oh! Pat -- I hear your pain!
Oops, just now reread my comment--meant to say "It is *not* God's last word to us..."
Praise God the electricity is back! These things come, I'm sure, to make us praise God even more when we are rescued!!
Hi everyone!I'm checking in late. Is there any of that Cap'n Crunch French Toast left? YUM!I went and got a mani-pedi, one of the world's best sermon procrastination activities ever!I am re-working a sermon from a few years ago. I find that "reworking" is not that much less time-intensive than "from scratch" is, but I needed a jump-start of sorts.Thinking about heating up some previously-frozen homemade soup on this cold and foggy day. What's your favorite?Thanks for hosting the party, Terri!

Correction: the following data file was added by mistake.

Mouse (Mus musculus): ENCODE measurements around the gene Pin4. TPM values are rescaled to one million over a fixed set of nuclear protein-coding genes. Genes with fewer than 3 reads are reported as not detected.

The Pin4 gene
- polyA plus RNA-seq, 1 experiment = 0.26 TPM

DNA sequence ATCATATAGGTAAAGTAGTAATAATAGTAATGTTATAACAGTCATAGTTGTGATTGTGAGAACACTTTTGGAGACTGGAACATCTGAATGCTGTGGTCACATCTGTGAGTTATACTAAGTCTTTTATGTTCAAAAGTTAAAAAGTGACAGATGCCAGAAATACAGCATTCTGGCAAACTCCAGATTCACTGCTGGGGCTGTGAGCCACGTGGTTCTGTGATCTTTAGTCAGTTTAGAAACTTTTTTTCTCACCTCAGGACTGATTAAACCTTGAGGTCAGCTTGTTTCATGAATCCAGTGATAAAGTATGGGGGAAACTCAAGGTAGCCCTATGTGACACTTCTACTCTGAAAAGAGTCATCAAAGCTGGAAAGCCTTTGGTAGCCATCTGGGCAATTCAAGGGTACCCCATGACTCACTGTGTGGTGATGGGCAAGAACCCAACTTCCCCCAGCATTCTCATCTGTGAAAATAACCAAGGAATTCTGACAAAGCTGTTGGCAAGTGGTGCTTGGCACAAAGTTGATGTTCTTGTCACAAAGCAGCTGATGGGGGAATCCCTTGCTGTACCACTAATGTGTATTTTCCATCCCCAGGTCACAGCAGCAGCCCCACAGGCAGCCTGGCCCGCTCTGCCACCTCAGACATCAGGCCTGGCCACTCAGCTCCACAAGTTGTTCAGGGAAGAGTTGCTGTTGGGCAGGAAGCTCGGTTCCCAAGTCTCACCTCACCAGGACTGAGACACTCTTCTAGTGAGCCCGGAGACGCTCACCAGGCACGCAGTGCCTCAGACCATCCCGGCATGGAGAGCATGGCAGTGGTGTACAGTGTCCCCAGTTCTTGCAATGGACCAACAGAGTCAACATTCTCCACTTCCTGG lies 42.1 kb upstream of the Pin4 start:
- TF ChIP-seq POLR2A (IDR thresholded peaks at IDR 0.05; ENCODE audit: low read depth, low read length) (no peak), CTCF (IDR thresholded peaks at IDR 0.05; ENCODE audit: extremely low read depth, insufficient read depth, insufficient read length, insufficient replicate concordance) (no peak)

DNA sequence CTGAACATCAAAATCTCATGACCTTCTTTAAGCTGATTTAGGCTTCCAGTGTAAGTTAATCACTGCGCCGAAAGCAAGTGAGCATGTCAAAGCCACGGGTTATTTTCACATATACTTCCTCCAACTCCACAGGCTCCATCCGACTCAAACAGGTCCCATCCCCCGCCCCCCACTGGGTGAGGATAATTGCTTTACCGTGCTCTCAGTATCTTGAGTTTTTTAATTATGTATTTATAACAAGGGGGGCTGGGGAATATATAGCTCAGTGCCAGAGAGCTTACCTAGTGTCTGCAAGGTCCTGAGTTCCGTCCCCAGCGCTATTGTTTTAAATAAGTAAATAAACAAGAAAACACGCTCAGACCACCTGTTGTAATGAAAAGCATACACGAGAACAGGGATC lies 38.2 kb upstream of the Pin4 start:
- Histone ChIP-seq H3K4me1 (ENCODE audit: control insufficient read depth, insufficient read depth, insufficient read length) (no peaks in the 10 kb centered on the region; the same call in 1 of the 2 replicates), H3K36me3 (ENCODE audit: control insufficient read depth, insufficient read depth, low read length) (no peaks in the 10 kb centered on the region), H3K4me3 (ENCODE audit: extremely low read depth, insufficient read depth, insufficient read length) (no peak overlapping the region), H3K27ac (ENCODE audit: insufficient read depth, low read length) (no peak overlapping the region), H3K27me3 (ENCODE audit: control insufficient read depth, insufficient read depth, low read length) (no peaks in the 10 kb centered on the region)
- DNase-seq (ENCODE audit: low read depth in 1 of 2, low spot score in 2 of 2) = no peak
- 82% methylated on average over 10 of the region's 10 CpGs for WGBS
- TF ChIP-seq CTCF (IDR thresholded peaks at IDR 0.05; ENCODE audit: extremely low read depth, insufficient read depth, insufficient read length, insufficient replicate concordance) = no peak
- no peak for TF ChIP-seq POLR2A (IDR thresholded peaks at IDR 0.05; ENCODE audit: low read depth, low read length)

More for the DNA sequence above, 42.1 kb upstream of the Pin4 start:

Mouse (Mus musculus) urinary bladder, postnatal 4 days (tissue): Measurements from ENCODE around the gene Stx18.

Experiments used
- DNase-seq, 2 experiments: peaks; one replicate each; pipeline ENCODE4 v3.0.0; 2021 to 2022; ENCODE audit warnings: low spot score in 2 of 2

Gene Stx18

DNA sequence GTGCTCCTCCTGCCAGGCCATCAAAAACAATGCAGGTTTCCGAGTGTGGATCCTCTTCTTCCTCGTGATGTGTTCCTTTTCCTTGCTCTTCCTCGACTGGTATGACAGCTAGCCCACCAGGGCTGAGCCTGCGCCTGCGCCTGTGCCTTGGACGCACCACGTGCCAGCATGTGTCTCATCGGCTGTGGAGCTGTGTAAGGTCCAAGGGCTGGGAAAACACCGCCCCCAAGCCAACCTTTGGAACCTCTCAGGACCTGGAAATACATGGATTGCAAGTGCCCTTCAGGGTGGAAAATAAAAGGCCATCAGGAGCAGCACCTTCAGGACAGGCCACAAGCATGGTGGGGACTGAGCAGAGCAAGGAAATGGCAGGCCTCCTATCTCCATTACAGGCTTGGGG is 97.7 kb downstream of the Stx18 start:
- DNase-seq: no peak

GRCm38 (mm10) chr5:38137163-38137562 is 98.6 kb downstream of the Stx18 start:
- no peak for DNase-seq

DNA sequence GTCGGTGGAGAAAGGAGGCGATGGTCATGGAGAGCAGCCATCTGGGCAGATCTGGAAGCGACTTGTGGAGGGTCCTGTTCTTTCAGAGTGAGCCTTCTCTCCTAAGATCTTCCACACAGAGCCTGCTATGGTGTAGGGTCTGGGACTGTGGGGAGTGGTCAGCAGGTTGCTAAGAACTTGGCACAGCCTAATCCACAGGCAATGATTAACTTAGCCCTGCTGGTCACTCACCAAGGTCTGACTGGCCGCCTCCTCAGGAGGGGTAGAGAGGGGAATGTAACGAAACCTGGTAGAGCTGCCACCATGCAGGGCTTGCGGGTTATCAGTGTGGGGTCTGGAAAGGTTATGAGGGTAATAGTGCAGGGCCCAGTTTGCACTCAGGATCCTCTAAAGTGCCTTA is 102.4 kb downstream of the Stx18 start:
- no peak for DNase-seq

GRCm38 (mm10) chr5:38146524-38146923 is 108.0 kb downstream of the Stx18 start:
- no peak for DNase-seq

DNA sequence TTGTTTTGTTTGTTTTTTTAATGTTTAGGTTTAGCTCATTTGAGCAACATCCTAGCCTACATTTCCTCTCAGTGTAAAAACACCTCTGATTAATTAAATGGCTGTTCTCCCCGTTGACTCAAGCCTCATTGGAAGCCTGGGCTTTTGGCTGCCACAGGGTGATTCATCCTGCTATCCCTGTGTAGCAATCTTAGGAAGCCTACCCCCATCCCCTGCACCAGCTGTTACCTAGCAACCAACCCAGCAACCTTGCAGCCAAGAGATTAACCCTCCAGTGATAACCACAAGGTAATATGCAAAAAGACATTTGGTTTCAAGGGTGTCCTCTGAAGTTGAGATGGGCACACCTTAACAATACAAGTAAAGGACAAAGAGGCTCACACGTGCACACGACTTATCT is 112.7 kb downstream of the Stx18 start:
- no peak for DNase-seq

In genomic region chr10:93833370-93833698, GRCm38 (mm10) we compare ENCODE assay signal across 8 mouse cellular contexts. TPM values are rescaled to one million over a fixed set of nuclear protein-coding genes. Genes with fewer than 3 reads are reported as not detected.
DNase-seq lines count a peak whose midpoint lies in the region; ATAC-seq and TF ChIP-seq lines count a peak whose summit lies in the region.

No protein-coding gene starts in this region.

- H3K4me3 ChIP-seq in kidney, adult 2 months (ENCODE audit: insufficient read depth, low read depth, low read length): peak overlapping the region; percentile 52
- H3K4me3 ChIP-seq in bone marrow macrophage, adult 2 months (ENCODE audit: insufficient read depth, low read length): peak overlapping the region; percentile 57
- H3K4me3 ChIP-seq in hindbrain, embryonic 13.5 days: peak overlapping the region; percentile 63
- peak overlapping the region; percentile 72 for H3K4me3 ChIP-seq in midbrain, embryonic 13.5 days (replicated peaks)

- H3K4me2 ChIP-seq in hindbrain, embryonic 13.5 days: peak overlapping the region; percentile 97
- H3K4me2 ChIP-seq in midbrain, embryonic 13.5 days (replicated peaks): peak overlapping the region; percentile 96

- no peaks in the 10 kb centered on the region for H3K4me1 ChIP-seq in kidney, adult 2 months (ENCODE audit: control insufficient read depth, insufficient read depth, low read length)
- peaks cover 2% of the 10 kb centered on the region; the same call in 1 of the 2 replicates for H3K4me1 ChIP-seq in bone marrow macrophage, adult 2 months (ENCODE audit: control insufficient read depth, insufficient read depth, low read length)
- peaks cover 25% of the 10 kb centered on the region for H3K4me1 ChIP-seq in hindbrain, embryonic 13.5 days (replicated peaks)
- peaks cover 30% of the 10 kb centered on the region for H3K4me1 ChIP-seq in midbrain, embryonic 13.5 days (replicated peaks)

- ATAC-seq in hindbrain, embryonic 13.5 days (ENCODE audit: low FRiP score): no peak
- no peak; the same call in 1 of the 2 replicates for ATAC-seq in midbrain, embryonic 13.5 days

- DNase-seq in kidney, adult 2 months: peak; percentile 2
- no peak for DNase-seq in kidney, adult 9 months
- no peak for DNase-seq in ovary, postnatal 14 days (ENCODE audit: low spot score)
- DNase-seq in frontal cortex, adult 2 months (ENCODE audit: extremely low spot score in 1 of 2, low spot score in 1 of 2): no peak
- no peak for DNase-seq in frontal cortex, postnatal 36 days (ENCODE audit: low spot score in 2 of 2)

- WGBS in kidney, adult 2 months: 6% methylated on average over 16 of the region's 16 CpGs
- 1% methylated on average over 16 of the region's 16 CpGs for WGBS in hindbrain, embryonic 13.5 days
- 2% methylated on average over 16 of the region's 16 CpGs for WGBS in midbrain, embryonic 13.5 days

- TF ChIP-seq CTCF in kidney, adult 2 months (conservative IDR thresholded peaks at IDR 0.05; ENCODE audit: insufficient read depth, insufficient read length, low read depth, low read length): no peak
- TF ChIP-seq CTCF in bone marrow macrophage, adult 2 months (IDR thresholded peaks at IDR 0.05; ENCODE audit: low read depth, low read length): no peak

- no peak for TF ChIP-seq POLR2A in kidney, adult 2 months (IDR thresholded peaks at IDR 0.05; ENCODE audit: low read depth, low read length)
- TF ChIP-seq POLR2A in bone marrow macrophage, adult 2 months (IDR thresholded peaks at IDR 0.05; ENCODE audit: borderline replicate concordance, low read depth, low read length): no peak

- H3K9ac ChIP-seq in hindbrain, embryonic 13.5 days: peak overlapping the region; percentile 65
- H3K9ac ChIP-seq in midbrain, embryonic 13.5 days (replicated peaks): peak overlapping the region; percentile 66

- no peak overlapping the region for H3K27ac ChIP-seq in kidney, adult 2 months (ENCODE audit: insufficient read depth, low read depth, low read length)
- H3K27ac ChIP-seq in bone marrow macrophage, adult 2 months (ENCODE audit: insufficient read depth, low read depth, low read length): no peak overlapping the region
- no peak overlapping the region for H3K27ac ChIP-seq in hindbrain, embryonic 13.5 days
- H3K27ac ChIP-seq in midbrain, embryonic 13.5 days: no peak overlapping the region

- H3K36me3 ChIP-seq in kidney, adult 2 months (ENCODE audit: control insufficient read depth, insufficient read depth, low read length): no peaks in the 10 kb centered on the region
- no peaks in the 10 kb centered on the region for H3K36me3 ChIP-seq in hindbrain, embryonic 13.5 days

I am feeling much better about tomorrow, I did a dry run of the communion service with two of my deacons this morning while they prepared the table for tomorrow's service. Now I know where to stand, when to hand and when to bless. Just finished my manuscript of the passion of Jesus according to St. Mark which I will read dramatically as my sermon. Now what to tell the children??
Hello, lovely preachers and pals! We are using a set of dramatic monologues interspersed with a reading of the Mark Palm and Passion liturgies, so there is no sermon for me. But I had some thoughts that might be worth sharing, and posted them here: Stirred Up.
Praying for all RGBP, may the Holy Spirit surround you and your people, may hearts light up and lives be changed. Thank you all.